VENICE — After four days of sometimes fraught argument, attorneys for Johns Hopkins All Children’s Hospital and the Venice family suing the hospital on Tuesday agreed on a panel of six jurors and six alternates for a civil trial that may last up to two months.
It means that opening statements in the civil jury trial that the Kowalski family have sought for almost five years will begin Thursday.
It took four days of questioning and challenges to whittle the jury pool of roughly 300 down to just 12, with All Children’s attorneys seeking to remove those who have seen the Netflix documentary “Take Care of Maya.” It details how Beata Kowalski took her own life after her then-10-year-old daughter, Maya, was removed by the state and sheltered at Johns Hopkins All Children’s Hospital.
The documentary was among the most watched Netflix movies for several weeks after its June release. The story of how Florida’s child welfare system placed Maya in state custody after the family took her to the All Children’s emergency room made international headlines, with accounts appearing in Rolling Stone, The New York Times, Vanity Fair, the United Kingdom’s Guardian and Independent newspapers and People magazine.
Jurors who had seen the documentary and said it had made them more sympathetic to the Kowalski family were removed in early selection rounds.
But Ethen Shapiro, lead counsel for All Children’s, continued to ask for the removal of potential jurors who have seen the documentary from the final day’s pool of 56, arguing that they were exposed to evidence that would be inadmissible, including hearsay and mention of a child protective medical director for Pinellas and the nonprofit that employed her settling with the Kowalski family for a reported $2.5 million.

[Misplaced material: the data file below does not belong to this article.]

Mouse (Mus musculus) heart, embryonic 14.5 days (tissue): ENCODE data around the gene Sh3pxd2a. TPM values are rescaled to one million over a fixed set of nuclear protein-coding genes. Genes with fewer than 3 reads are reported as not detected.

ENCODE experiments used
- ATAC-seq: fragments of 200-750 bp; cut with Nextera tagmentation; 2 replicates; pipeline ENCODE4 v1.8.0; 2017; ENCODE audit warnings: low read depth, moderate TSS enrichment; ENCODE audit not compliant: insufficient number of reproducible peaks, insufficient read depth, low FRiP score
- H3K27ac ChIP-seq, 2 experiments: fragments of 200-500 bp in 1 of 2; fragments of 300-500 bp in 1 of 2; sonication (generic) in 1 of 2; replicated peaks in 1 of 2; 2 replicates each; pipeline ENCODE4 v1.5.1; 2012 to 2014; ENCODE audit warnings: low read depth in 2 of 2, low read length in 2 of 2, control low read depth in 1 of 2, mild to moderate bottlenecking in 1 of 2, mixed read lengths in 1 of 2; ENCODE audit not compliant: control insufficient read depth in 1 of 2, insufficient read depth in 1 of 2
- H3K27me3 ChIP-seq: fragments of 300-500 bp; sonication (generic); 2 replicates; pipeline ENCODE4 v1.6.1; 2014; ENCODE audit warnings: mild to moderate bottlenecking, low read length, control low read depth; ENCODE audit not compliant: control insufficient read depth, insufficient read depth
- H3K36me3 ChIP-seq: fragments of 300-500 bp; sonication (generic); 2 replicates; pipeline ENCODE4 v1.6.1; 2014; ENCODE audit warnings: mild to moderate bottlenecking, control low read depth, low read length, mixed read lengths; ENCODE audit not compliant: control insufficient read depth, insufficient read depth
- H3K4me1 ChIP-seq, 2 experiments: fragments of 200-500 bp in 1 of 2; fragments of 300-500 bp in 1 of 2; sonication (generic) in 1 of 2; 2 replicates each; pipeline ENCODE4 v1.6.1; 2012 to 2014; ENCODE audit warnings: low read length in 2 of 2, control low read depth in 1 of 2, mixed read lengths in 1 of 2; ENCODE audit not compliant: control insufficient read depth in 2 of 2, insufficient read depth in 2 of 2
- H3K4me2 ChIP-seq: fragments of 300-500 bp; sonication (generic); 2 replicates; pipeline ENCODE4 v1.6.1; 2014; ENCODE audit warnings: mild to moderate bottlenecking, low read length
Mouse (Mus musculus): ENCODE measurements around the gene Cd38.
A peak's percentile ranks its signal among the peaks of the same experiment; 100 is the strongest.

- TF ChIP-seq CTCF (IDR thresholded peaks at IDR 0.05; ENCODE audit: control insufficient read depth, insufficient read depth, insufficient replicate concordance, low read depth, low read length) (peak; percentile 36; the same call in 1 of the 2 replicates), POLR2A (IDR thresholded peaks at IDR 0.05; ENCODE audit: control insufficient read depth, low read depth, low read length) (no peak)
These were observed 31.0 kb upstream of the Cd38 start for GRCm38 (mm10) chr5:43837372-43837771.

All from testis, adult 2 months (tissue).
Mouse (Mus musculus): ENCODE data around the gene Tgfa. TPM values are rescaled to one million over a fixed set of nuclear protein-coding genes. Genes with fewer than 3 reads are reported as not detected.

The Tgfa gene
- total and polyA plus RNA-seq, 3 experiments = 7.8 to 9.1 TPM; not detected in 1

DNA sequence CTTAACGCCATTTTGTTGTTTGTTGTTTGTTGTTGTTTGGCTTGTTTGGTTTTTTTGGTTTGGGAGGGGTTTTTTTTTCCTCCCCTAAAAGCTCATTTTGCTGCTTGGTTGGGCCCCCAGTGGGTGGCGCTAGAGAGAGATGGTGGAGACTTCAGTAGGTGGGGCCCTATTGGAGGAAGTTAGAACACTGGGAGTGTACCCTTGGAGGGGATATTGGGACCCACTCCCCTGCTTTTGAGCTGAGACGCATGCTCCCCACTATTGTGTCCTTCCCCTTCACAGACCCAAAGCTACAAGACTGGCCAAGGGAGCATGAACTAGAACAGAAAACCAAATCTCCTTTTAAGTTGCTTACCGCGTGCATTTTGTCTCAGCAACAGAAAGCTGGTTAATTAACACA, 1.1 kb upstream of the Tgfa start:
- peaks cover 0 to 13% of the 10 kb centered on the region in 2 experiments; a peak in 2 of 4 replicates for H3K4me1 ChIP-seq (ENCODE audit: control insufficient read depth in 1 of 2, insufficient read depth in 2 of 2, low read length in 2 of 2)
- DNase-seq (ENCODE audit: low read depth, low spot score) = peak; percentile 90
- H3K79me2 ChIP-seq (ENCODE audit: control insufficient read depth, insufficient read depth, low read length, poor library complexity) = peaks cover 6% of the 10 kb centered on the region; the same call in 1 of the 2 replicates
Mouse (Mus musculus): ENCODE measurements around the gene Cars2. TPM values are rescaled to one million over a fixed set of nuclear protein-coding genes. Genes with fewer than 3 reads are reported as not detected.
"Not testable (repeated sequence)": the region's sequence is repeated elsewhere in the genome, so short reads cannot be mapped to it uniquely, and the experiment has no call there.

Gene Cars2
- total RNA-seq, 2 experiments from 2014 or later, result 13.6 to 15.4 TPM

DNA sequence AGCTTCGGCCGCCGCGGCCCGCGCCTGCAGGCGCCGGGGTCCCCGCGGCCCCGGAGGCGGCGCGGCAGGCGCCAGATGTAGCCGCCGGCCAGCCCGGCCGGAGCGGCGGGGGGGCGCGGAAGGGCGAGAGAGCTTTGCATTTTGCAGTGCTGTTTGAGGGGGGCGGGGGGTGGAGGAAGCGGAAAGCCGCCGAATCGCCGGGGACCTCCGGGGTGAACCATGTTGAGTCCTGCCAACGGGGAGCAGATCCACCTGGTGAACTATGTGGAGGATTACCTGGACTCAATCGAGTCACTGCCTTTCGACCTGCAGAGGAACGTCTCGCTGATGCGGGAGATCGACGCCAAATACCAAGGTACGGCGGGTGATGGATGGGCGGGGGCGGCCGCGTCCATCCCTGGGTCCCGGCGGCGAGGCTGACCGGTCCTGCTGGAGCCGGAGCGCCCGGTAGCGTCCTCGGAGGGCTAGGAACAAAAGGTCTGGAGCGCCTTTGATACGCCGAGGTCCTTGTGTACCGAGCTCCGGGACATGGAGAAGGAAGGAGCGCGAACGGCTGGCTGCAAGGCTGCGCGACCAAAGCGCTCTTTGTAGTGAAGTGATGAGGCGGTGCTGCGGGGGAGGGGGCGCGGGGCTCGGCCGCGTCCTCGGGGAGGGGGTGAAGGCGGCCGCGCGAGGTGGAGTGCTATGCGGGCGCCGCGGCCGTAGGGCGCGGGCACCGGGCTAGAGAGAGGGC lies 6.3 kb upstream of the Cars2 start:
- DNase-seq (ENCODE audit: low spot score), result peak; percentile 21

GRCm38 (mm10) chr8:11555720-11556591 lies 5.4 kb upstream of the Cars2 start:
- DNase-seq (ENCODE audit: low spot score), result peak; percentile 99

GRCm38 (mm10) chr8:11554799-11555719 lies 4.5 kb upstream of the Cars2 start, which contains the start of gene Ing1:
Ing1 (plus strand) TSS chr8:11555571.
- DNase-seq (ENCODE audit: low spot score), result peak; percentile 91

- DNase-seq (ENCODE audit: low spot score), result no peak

Greg Anderson, lead counsel for the Kowalski family, repeatedly challenged those removals. He also questioned why All Children’s attorneys were using their peremptory challenges to remove women from the jury. Of eight challenges, seven were against potential women jurors.
Shapiro responded that Anderson had repeatedly used his challenges to remove men.
The Kowalskis in 2018 sued All Children’s hospital for its role in Maya being removed from her family. Hospital employees twice reported Beata Kowalski to the state’s abuse hotline in 2016 after she demanded doctors give the child a ketamine booster to treat her complex regional pain syndrome, a condition that causes spontaneous and often excessive pain from something as mild as a touch. Doctors were skeptical of the diagnosis and viewed the mother’s objection to a blood pressure cuff being placed on her arm and her daughter undergoing a scan as possible medical child abuse.
Beata Kowalski, who was 43, died by suicide after 87 days without physical contact with her daughter. The family are also seeking punitive damages for battery and false imprisonment.
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During the girl’s stay at the hospital, she was videotaped for 48 hours and, on another occasion, stripped down to her underwear and photographed without the permission of her parents or the dependency court, according to court records. Hospital employees also refused to let Maya’s parents take their daughter to another hospital before the state intervened, according to the lawsuit.
Catherine Bedy, a former All Children’s hospital social worker who took part in the photographing of Maya and was also named as a defendant, was dropped from the lawsuit during jury selection.